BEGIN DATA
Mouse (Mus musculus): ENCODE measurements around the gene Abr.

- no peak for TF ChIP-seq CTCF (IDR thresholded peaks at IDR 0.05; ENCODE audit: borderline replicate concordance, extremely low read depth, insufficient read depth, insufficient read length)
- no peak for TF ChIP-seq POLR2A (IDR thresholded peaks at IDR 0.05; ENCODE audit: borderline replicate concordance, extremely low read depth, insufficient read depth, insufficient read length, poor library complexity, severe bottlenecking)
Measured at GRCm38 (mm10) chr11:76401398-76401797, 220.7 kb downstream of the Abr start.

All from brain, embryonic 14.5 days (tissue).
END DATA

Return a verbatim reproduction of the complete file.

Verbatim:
Mouse (Mus musculus): ENCODE measurements around the gene Abr.

- no peak for TF ChIP-seq CTCF (IDR thresholded peaks at IDR 0.05; ENCODE audit: borderline replicate concordance, extremely low read depth, insufficient read depth, insufficient read length)
- no peak for TF ChIP-seq POLR2A (IDR thresholded peaks at IDR 0.05; ENCODE audit: borderline replicate concordance, extremely low read depth, insufficient read depth, insufficient read length, poor library complexity, severe bottlenecking)
Measured at GRCm38 (mm10) chr11:76401398-76401797, 220.7 kb downstream of the Abr start.

All from brain, embryonic 14.5 days (tissue).